Bunnies Attacking Cars At Denver International Airport: Rabbits Chew Wires, Causing Thousands In Damages

They might be cute and cuddly, but bunnies are also wreaking havoc at Denver International Airport, where the rabbits are attacking cars and leaving massive amounts of damage in their wake.

Nearly 100 bunnies are being removed each month from the airport by the U.S. Department of Agriculture's Wildlife Service because the animals are chewing cables underneath cars and causing thousands of dollars in damages.

“They like to chew on the insulator portion of the ignition cables. That’s what we see,” said Wiley Faris, spokesman for Denver area repair shop, Arapahoe Autotek. “That wiring harness has all the wiring for the car so it can run from the hundreds into the thousands depending on where the harness is damaged.”

Faris told CBS Denver that bunnies are common culprits in car attacks, with their fur and droppings giving away their culpability.

USAirport Parking, which runs garages at the Denver airport, said it is taking measures to prevent the bunnies from attacking cars.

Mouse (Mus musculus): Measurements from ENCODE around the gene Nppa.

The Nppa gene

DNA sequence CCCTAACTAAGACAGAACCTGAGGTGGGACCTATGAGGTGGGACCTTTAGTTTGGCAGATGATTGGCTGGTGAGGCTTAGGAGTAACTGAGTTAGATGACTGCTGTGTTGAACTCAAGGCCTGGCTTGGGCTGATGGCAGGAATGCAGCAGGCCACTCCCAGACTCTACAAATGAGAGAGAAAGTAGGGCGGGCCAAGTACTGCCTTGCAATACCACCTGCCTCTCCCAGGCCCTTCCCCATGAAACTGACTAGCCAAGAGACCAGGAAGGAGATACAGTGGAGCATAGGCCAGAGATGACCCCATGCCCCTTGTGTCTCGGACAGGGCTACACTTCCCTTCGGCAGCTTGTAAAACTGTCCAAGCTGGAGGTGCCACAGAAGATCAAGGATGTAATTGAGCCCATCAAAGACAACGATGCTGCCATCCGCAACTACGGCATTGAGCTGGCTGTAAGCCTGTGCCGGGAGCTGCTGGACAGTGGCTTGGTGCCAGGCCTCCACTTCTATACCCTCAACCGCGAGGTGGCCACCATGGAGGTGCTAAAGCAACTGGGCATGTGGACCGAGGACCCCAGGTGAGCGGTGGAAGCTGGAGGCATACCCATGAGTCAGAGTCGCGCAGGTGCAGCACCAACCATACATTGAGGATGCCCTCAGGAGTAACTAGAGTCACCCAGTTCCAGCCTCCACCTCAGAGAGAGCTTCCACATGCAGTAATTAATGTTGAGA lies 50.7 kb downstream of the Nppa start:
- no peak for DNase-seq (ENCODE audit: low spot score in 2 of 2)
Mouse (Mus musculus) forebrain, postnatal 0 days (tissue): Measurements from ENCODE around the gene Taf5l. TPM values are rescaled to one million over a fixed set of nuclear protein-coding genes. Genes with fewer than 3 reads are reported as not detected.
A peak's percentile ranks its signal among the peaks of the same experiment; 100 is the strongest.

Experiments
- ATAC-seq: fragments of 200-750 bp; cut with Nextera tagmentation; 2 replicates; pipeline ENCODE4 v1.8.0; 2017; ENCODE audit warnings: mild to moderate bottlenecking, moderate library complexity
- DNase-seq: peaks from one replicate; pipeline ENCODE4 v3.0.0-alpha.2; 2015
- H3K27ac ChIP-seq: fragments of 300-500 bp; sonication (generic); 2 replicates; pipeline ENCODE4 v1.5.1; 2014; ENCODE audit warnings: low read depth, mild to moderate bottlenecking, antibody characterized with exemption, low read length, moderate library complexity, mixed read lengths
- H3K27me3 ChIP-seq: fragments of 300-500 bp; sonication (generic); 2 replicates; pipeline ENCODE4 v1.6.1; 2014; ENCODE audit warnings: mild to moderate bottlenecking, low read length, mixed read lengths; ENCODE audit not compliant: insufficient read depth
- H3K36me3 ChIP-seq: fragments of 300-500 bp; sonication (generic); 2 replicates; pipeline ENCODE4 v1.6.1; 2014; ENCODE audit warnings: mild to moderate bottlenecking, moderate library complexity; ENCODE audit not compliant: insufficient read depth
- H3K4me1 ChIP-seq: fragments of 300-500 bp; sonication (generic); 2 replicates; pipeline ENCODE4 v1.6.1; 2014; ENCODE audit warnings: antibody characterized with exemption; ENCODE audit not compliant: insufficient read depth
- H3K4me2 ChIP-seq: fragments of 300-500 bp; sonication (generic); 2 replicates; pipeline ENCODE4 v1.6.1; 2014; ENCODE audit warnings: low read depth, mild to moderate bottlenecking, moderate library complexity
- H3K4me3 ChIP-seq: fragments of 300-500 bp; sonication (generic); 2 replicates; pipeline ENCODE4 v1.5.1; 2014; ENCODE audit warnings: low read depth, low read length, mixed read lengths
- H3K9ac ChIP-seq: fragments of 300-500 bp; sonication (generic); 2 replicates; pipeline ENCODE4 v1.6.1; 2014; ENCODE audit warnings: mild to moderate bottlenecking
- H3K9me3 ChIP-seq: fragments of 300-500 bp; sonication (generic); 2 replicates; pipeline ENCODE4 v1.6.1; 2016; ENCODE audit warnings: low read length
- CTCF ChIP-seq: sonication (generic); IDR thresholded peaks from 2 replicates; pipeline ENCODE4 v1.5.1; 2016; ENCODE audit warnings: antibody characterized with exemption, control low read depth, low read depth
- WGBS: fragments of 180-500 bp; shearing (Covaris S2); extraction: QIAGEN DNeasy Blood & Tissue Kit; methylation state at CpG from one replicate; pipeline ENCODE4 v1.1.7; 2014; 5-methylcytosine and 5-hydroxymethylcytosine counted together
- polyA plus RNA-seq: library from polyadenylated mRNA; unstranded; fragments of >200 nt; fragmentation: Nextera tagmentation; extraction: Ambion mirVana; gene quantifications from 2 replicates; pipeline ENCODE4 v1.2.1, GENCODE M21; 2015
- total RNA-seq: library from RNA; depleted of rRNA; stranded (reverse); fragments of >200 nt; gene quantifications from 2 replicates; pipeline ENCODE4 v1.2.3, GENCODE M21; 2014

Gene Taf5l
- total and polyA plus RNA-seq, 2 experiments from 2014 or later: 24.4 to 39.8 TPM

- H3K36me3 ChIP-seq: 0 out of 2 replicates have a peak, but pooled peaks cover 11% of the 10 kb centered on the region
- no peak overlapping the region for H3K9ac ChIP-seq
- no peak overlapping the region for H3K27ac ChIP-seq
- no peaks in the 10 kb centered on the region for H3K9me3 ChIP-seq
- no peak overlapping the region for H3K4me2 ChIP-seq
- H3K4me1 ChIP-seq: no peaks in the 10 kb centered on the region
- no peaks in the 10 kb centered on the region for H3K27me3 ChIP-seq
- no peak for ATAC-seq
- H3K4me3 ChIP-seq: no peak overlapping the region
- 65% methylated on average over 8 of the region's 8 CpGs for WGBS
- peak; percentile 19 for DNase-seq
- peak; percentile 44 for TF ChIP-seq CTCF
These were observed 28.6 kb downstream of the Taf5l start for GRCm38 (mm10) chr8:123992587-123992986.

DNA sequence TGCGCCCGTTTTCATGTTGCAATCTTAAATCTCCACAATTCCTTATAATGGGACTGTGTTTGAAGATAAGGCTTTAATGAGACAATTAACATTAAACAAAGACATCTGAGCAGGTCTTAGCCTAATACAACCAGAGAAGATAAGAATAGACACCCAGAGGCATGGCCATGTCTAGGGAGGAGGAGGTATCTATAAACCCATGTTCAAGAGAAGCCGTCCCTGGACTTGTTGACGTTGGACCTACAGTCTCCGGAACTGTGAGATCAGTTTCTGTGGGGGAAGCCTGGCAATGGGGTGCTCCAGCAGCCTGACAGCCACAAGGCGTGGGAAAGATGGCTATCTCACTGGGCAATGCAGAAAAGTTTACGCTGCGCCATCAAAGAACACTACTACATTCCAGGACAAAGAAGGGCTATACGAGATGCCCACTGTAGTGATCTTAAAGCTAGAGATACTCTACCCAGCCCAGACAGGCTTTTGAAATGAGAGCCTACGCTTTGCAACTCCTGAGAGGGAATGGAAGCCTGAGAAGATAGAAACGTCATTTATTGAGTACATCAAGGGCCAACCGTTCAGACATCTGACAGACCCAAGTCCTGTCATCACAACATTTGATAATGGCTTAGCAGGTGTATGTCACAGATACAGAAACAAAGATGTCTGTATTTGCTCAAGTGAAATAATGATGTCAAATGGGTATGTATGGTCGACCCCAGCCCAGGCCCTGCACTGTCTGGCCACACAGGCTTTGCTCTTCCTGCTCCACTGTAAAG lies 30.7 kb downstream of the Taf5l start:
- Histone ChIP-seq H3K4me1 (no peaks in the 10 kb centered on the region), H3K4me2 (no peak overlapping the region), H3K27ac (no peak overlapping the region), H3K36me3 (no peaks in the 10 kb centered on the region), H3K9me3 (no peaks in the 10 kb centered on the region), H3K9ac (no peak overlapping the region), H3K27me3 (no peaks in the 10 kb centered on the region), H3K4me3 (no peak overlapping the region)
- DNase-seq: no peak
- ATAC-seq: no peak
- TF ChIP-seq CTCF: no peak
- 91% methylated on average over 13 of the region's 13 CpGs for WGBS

“It’s hard to get rid of the bunnies but we’re going to try as many natural things as possible,” and employee told the Denver CBS affiliate.

Those measures include new fencing, which will make it harder for the bunnies to burrow and enter the lot.

“We’re also going to build raptor perches for the hawks and eagles,” USAirport Parking told CBS Denver.

Frequent fliers and employees of Denver International Airport can take some unconventional steps to prevent rabbit attacks on their cars.  Local mechanics are spreading coyote urine on car wires as a deterrent, the station reported.

“We have found a good deterrent is predator urine, you can pick up fox urine at any pro hunting shop,” Faris said.

Those who have had their cars attacked by bunnies are out of luck when it comes to reimbursement either from the airport or their insurance company. CBS Denver noted that parking permits at the airport notify drivers that the garage isn’t responsible for any damage.

Bunny attacks are also not reimbursed by most insurance companies, the network noted.

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